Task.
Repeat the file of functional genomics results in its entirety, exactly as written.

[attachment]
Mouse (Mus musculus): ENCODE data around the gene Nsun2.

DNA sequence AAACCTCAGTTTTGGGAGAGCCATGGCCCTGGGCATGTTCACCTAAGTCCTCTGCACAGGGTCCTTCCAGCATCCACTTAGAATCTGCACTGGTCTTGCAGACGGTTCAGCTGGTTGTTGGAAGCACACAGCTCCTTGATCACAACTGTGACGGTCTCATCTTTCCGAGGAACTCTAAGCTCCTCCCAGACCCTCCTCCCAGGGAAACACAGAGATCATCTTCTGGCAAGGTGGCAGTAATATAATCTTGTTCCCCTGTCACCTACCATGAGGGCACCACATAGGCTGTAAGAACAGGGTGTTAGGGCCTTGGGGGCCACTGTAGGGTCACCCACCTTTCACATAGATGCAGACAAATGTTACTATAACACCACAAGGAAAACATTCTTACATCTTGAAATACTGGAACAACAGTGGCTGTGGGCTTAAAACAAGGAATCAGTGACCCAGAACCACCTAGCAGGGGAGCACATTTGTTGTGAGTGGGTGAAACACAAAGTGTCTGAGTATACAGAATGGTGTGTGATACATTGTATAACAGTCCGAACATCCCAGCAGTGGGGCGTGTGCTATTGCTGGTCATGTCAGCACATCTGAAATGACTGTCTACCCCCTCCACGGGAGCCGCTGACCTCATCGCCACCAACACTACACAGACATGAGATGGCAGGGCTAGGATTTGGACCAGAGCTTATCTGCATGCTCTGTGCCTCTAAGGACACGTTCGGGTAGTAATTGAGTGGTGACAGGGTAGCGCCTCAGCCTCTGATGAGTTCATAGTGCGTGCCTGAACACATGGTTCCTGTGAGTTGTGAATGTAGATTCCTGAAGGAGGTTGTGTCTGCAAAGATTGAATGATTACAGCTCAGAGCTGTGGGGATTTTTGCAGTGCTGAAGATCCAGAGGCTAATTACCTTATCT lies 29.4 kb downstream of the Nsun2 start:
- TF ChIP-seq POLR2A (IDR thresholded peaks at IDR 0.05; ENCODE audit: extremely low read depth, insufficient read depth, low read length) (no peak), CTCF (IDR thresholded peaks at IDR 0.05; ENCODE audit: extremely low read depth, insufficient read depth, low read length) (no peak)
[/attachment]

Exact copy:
Mouse (Mus musculus): ENCODE data around the gene Nsun2.

DNA sequence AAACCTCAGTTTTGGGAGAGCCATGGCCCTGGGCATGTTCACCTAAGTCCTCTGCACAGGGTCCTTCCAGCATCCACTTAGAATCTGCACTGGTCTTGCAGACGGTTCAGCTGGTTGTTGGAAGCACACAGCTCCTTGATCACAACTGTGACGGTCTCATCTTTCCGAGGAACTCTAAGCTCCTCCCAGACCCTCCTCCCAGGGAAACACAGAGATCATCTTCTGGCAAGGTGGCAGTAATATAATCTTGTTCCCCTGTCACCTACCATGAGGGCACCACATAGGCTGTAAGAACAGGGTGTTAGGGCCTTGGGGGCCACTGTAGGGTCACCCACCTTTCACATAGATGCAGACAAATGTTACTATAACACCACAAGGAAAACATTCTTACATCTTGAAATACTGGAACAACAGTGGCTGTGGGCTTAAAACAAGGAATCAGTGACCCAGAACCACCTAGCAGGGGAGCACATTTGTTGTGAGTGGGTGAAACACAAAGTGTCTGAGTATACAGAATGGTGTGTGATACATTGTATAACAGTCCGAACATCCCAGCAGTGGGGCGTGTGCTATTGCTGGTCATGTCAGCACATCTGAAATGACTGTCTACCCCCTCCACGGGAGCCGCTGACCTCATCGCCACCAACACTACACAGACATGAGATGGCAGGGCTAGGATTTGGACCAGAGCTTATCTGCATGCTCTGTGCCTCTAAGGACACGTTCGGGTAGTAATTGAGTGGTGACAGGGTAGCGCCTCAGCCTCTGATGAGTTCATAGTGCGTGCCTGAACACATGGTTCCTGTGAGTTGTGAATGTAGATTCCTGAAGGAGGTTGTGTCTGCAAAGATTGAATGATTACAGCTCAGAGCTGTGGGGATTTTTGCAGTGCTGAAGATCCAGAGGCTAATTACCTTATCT lies 29.4 kb downstream of the Nsun2 start:
- TF ChIP-seq POLR2A (IDR thresholded peaks at IDR 0.05; ENCODE audit: extremely low read depth, insufficient read depth, low read length) (no peak), CTCF (IDR thresholded peaks at IDR 0.05; ENCODE audit: extremely low read depth, insufficient read depth, low read length) (no peak)